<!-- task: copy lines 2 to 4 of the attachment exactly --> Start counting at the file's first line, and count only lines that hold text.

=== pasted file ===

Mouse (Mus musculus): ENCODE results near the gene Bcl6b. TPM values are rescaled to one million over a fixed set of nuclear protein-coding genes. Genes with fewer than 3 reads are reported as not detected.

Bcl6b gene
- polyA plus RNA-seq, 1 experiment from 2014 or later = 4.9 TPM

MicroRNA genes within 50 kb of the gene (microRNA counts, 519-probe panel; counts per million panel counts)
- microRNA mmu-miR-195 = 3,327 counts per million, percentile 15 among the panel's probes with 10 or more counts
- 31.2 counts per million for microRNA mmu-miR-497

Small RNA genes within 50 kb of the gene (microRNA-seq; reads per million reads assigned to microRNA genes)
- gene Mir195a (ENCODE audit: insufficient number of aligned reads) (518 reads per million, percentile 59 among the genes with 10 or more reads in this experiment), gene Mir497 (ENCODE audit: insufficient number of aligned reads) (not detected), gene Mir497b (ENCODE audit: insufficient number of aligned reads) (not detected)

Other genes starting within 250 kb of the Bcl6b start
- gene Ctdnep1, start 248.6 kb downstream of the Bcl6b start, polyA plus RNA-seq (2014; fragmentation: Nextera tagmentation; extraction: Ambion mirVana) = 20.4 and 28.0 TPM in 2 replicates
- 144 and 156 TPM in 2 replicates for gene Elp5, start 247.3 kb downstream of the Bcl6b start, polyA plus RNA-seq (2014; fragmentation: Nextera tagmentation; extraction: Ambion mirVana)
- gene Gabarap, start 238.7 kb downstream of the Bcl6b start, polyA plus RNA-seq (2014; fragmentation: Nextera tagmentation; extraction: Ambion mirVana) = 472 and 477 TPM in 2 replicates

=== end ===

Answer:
Bcl6b gene
- polyA plus RNA-seq, 1 experiment from 2014 or later = 4.9 TPM

MicroRNA genes within 50 kb of the gene (microRNA counts, 519-probe panel; counts per million panel counts)